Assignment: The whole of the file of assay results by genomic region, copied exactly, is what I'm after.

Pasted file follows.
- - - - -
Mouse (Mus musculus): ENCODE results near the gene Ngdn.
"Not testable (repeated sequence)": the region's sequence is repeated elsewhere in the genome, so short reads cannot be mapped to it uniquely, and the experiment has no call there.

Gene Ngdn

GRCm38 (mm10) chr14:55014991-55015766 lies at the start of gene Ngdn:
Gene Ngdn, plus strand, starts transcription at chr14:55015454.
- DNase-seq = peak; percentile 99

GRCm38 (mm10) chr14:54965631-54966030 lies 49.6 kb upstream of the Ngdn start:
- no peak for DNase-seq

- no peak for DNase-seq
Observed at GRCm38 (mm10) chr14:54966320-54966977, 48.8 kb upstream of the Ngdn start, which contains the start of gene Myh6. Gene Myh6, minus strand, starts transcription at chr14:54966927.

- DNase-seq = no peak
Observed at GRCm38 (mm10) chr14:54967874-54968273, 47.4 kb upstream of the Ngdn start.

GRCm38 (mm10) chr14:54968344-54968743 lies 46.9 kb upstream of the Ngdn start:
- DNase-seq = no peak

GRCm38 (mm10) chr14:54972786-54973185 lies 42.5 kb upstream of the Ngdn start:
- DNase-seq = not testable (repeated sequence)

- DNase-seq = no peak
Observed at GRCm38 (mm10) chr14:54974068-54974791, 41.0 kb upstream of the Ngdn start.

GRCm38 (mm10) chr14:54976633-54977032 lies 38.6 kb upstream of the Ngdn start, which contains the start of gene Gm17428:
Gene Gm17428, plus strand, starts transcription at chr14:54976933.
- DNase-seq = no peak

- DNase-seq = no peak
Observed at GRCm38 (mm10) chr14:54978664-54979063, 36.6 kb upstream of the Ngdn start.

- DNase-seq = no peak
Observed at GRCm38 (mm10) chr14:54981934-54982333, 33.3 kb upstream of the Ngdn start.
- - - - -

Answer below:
Mouse (Mus musculus): ENCODE results near the gene Ngdn.
"Not testable (repeated sequence)": the region's sequence is repeated elsewhere in the genome, so short reads cannot be mapped to it uniquely, and the experiment has no call there.

Gene Ngdn

GRCm38 (mm10) chr14:55014991-55015766 lies at the start of gene Ngdn:
Gene Ngdn, plus strand, starts transcription at chr14:55015454.
- DNase-seq = peak; percentile 99

GRCm38 (mm10) chr14:54965631-54966030 lies 49.6 kb upstream of the Ngdn start:
- no peak for DNase-seq

- no peak for DNase-seq
Observed at GRCm38 (mm10) chr14:54966320-54966977, 48.8 kb upstream of the Ngdn start, which contains the start of gene Myh6. Gene Myh6, minus strand, starts transcription at chr14:54966927.

- DNase-seq = no peak
Observed at GRCm38 (mm10) chr14:54967874-54968273, 47.4 kb upstream of the Ngdn start.

GRCm38 (mm10) chr14:54968344-54968743 lies 46.9 kb upstream of the Ngdn start:
- DNase-seq = no peak

GRCm38 (mm10) chr14:54972786-54973185 lies 42.5 kb upstream of the Ngdn start:
- DNase-seq = not testable (repeated sequence)

- DNase-seq = no peak
Observed at GRCm38 (mm10) chr14:54974068-54974791, 41.0 kb upstream of the Ngdn start.

GRCm38 (mm10) chr14:54976633-54977032 lies 38.6 kb upstream of the Ngdn start, which contains the start of gene Gm17428:
Gene Gm17428, plus strand, starts transcription at chr14:54976933.
- DNase-seq = no peak

- DNase-seq = no peak
Observed at GRCm38 (mm10) chr14:54978664-54979063, 36.6 kb upstream of the Ngdn start.

- DNase-seq = no peak
Observed at GRCm38 (mm10) chr14:54981934-54982333, 33.3 kb upstream of the Ngdn start.